"The future of surgery is not about blood and guts; the future of surgery is about bits and bytes.”
/Dr. Richard Satava/

Thursday, December 31, 2009


An international consortium centered at the University of Bern developed an integrated system for robot-driven autopsy and accurate post-mortem inspections. The Virtobot is now servicing under Forim-X AG.

"Due to the rapid technological advances in imaging techniques, with a tremendous improvement in resolution since the nineties, the next logical step was an image-guided, minimally invasive autopsy – also referred to as virtopsy (virtual autopsy). Virtopsy will become a method of choice for several reasons in the future medical examination of corpses.
Virtobot can help with much of this process: By precisely moving a scanner building up an accurate 3D picture, or by performing an accurate needle biopsy during a live CT-scan without the need to expose pathologists to any radiation. Virtobot has already been used in 52 real cases, including 26 road deaths, 10 by impacts from a blunt object, six knifings, five shootings, and two throttlings.Computed tomography will replace scalpel and scissors, 3D surface scanning will replace surface description and 2D photography, and post-mortem angiography takes over from vascular preparation. The robot guided sampling guarantees a reliable sampling for histological, bacteriological and toxicological examination."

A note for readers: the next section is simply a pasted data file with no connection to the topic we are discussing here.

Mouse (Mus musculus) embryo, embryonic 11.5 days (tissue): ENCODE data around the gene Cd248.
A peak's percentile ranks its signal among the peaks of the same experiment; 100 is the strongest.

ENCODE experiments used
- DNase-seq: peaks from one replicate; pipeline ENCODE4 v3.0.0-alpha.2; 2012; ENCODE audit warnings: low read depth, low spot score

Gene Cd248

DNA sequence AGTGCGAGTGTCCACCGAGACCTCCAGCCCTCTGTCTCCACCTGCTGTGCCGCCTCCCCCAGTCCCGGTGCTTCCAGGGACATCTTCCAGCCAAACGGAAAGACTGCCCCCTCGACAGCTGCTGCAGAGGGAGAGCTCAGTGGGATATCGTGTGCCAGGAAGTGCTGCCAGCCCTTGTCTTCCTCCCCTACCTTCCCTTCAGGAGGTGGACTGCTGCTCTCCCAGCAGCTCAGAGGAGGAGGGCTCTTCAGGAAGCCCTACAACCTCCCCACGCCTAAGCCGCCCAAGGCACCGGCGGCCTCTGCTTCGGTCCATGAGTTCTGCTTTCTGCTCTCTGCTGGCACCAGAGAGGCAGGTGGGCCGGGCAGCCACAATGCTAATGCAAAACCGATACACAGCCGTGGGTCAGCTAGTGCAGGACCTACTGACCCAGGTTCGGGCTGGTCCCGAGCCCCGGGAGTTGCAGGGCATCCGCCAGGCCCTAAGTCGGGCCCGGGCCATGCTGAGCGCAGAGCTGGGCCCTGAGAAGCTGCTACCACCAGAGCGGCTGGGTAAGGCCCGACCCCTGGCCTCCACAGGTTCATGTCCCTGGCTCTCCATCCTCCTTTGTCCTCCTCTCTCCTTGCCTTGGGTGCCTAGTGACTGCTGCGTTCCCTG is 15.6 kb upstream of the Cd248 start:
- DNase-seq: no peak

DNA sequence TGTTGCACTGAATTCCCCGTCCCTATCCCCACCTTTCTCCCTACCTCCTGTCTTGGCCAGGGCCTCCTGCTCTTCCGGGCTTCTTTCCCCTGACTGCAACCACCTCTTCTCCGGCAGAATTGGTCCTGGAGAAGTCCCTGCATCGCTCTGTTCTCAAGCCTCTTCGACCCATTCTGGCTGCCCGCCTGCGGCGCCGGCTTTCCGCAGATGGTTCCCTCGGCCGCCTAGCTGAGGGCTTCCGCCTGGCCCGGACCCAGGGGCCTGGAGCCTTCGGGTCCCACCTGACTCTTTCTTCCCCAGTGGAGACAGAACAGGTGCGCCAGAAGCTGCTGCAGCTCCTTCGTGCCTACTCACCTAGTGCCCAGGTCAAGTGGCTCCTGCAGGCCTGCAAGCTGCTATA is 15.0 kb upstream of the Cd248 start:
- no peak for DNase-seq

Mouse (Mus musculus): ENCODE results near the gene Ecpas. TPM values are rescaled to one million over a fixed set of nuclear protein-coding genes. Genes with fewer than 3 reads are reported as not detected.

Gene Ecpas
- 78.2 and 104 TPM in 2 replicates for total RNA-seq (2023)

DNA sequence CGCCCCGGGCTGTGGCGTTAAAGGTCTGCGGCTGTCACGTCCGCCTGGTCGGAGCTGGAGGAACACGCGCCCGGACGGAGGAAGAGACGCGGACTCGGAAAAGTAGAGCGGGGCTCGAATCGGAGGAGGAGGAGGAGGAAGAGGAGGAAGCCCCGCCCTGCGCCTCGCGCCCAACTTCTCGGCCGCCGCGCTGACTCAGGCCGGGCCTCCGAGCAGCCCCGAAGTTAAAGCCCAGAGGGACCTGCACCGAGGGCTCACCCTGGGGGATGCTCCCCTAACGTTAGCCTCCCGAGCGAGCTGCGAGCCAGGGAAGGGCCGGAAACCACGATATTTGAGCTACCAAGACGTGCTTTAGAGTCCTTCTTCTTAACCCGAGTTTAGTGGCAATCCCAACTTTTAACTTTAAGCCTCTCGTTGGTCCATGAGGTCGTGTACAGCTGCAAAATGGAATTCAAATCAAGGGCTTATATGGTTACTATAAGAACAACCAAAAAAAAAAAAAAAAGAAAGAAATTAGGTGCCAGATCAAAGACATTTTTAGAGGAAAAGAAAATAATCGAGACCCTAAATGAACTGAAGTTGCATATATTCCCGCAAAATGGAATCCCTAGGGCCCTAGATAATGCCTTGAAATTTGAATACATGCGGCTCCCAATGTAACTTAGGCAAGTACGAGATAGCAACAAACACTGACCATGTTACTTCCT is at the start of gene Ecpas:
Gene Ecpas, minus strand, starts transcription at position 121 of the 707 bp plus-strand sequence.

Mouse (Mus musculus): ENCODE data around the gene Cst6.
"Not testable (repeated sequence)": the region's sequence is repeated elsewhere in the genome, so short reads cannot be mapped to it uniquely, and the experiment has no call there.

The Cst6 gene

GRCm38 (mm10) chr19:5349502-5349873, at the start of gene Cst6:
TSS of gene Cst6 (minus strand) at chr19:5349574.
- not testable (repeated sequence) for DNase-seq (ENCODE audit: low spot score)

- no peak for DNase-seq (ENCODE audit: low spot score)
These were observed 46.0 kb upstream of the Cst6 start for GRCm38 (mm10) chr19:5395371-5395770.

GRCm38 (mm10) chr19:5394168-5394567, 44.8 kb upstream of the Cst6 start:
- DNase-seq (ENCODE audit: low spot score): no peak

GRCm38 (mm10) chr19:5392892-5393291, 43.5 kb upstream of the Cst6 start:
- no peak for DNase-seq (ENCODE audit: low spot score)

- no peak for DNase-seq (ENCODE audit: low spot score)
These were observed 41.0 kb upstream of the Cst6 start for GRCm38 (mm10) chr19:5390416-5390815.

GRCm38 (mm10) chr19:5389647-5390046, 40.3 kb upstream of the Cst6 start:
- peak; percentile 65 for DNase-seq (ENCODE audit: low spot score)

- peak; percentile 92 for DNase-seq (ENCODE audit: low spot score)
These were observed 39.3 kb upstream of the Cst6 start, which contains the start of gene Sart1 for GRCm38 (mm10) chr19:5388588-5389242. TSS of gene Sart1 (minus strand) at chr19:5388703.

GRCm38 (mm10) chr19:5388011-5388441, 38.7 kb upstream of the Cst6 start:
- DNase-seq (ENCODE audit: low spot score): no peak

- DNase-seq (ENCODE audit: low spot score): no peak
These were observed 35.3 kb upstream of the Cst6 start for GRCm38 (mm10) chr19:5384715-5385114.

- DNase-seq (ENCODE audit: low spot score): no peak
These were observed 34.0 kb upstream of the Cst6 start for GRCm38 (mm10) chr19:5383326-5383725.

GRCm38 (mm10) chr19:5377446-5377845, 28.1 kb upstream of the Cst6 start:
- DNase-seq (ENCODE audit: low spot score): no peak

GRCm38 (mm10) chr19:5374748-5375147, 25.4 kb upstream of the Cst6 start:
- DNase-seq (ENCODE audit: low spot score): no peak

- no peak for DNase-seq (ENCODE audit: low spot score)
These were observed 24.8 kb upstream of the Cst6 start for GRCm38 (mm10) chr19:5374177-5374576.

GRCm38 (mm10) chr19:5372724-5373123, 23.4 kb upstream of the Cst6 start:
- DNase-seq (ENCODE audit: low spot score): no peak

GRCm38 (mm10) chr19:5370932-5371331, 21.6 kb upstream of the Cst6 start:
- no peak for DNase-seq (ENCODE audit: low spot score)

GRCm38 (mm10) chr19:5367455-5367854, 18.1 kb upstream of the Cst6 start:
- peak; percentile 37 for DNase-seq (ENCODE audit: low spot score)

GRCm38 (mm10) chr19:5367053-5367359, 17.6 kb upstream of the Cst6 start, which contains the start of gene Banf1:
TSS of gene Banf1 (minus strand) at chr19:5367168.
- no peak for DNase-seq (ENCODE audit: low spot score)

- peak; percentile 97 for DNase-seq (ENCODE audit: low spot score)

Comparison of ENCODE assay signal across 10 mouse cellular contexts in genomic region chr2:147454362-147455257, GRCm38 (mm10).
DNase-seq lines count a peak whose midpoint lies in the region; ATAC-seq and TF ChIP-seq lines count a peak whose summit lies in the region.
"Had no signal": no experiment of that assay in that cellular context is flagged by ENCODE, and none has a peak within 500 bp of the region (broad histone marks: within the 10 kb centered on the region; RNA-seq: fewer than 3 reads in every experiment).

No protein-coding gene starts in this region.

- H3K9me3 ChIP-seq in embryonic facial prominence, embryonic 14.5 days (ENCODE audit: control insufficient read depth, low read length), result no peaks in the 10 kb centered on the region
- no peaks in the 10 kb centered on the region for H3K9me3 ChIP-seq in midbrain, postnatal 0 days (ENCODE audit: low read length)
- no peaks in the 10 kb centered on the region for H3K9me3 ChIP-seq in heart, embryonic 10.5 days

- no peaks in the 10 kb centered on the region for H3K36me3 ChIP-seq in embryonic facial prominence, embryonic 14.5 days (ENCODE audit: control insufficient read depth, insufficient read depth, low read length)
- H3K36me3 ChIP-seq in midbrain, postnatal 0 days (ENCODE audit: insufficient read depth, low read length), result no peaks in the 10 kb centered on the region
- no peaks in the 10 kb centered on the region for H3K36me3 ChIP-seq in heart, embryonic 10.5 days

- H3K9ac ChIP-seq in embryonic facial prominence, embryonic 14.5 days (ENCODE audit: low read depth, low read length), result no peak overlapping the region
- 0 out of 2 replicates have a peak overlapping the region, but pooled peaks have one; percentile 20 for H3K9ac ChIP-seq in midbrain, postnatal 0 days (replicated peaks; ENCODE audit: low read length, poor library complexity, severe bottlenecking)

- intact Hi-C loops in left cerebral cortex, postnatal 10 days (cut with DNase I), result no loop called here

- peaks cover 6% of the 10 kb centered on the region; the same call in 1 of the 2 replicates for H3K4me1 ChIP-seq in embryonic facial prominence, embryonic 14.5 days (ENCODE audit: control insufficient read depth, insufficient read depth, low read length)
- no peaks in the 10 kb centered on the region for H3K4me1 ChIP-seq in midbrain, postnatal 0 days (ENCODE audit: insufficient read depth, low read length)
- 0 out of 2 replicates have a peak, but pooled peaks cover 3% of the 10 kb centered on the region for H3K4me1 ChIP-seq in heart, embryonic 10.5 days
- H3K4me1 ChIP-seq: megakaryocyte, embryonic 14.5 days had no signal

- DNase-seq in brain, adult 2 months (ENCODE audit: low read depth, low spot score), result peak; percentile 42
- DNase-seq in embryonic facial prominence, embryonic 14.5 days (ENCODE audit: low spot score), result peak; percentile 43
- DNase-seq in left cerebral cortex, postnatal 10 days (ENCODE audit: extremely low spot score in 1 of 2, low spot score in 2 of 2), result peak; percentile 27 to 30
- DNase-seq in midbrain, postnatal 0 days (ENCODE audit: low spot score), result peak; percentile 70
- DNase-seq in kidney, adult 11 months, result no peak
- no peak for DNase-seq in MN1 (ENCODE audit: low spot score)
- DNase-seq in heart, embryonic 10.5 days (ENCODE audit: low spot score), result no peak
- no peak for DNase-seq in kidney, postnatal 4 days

Advantages include:
  • Precise, objective and clear documentation of forensic findings for the court
  • Descriptive, subjective recording of findings (the so-called autopsy report) is replaced by a uniform system of documentation through imaging, from head to toe in the three spatial dimensions
  • No information is lost due to post-mortem alterations
  • Calibrated, 3D documentation of findings with reliable forensic reconstructions
  • Quality assurance through digital data archiving and transfer
  • The digital data sets of the imaging techniques can be exchanged and evaluated by remote
  • communication, thus giving rise to “teleforensics” of the future, expert opinions can be gathered quickly and easily by mouse click